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Academics, financial management experts explore issues of aging U.S., Asia populations

Posted by Elena del Valle on June 3, 2011

Growing Old book cover

Growing Old book cover

In the United States we are not alone dealing with the financial issues affecting a large population heading to retirement on the heels of a recession. Some Asian countries like Japan have also pledged to look after their elderly and have large aging populations that will require financial payments in the coming years. The mushrooming problem, as older adults approach retirement age, is the gap that exists between the moneys due to be paid and the moneys available to make the payments when they become due. At the same time, the number of new workers generating revenue is decreasing, especially when compared to the number of workers retiring.

Yasuyuki Fuchita, a senior managing director of the Nomura Institute of Capital Markets Research in Tokyo, Japan, Richard J. Herring, professor of finance, University of Pennsylvania, and Robert E. Litan, senior fellow in Economic Studies at the Brookings Institution, believe the damage to the economy caused by the recent recession will be felt for years to come. One of the biggest challenges they foresee is the pension plan obligations of governments in the United States (population exceeding 300 million), Japan (population of 127 million), Korea (population of 48 million) and China (population of 1.3 billion) as these countries’ populations age.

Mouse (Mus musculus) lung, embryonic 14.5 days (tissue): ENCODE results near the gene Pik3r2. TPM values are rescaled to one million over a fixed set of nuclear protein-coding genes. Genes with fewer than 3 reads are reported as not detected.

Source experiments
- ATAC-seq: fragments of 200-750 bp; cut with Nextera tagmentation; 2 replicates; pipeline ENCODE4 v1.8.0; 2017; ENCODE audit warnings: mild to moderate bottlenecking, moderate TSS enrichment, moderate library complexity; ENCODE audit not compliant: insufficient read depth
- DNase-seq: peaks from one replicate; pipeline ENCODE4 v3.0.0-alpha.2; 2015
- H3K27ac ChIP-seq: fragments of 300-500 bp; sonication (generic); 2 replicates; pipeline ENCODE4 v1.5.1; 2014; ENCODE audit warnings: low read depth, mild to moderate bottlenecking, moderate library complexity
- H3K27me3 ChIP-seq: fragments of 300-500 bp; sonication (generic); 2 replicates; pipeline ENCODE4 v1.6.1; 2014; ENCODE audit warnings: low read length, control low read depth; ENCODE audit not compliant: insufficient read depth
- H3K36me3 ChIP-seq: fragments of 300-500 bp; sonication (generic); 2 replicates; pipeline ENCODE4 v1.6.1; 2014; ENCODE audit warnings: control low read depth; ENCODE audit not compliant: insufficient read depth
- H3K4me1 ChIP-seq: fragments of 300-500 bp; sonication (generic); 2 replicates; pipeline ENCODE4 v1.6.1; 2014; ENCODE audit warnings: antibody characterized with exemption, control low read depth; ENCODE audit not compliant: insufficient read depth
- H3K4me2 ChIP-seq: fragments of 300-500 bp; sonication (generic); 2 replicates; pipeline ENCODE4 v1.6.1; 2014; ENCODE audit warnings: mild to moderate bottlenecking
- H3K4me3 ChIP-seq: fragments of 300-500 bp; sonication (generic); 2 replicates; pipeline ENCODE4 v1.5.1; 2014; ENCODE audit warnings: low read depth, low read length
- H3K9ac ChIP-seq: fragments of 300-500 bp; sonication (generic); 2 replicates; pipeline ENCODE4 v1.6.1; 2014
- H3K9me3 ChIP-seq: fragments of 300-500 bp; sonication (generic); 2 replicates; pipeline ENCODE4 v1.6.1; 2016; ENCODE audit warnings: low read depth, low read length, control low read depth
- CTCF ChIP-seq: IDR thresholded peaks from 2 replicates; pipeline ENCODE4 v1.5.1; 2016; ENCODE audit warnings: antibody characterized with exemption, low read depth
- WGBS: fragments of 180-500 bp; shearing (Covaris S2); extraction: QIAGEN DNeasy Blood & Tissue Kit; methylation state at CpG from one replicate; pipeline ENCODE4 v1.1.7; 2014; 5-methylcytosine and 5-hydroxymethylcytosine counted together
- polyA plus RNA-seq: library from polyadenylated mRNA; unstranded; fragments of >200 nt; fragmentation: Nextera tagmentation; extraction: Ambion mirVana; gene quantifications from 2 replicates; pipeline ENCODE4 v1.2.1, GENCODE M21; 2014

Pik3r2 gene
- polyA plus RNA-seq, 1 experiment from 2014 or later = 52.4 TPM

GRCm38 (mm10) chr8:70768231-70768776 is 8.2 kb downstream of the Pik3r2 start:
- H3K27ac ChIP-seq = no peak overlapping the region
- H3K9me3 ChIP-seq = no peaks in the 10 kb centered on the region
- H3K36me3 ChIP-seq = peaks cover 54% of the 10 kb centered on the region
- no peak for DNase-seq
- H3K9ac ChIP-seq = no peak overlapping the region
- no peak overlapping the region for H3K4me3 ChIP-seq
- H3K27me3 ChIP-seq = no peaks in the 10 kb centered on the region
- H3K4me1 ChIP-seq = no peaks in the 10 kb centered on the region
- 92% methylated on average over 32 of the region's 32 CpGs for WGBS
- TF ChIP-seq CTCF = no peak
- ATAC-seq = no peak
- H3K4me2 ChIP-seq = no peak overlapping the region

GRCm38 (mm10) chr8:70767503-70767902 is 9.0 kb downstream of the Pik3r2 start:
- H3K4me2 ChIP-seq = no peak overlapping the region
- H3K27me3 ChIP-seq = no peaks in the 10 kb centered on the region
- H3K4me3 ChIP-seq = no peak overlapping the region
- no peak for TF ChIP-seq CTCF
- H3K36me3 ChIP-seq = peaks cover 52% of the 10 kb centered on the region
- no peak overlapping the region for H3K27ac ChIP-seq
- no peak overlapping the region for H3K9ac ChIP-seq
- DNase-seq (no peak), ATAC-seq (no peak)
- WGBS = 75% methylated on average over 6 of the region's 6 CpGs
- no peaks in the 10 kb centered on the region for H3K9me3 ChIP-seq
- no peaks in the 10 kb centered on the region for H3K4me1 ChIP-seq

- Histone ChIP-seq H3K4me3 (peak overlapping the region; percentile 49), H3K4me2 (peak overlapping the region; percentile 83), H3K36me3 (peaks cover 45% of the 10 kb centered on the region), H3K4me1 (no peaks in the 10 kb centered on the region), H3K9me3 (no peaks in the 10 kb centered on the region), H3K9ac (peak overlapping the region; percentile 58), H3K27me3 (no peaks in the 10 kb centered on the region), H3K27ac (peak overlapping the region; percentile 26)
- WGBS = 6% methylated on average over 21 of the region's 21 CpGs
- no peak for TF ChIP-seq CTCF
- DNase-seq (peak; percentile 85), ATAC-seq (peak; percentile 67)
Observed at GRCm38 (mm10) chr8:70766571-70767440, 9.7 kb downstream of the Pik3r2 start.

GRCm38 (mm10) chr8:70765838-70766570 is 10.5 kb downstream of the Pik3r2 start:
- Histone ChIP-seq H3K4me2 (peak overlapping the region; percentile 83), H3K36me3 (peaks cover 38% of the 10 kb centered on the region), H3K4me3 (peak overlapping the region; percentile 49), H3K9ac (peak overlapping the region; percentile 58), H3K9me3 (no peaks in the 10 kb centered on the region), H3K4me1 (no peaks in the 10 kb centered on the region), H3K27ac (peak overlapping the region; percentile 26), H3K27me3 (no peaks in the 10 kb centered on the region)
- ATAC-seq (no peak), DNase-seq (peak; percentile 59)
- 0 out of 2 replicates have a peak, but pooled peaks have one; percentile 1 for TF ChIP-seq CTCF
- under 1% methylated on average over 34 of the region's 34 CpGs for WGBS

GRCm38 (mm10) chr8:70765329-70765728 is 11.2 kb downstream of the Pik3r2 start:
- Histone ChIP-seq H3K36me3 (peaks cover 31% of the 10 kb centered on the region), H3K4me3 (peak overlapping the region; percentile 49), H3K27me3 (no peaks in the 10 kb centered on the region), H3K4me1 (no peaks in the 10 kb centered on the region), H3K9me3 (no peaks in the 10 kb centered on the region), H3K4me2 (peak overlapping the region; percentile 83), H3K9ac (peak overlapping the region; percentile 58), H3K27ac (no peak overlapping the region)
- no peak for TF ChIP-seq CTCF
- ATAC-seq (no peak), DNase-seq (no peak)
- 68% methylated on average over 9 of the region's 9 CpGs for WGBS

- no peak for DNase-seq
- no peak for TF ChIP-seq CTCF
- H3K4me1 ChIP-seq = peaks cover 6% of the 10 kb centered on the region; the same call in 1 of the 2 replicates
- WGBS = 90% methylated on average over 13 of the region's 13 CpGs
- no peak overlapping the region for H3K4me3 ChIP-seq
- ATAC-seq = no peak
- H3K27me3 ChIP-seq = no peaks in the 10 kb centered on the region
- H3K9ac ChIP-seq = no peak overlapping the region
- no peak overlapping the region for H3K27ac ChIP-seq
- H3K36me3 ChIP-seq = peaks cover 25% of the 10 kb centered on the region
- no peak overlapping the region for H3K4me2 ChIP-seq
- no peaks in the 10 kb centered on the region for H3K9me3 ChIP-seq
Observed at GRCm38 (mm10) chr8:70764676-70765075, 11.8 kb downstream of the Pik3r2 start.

In Growing Old: Paying for Retirement and Institutional Money Management after the Financial Crisis (Brookings Institution Press Nomura Institute of Capital Markets Research, $26.95), a 151-page softcover book just published, they explore, along with academics and private sector expert contributors, what might happen in the future with pension plans and institutional money management in the United States and some countries in Asia. The chapters in the book, part of a yearly conference summary being published since 2004, are based on Growing Old: Paying for Retirement and Institutional Money Management after the Financial Crisis, last year’s conference held October 2010 in Washington, D.C.

Contributors Akiko Nomura, Robert Novy-Marx and Joshua Rauh, Olivia S. Mitchell, Robert C. Pozen, Betsy Palmer, Natalie Shapiro outline their theories in five chapters: Introduction, Trends in Pension System Reform in Asia: Japan, Korea and China, The Crisis in Local Government Pensions in the United States, Managing Risks in Defined Contribution Plans: What Does the Future Hold? And Asset Allocation By Institutional Investors after the Recent Financial Crisis.

Fuchita coedited After the Crash and Prudent Lending Restored and Pooling Money. Herring is Jacob Safra Professor of International Banking. Litan is also vice president, research and policy, Kauffman Foundation and coeditor of Pooling Money. He is coauthor of Good Capitalism, Bad Capitalism and the Economics of Growth and Prosperity.

Growing Old book cover

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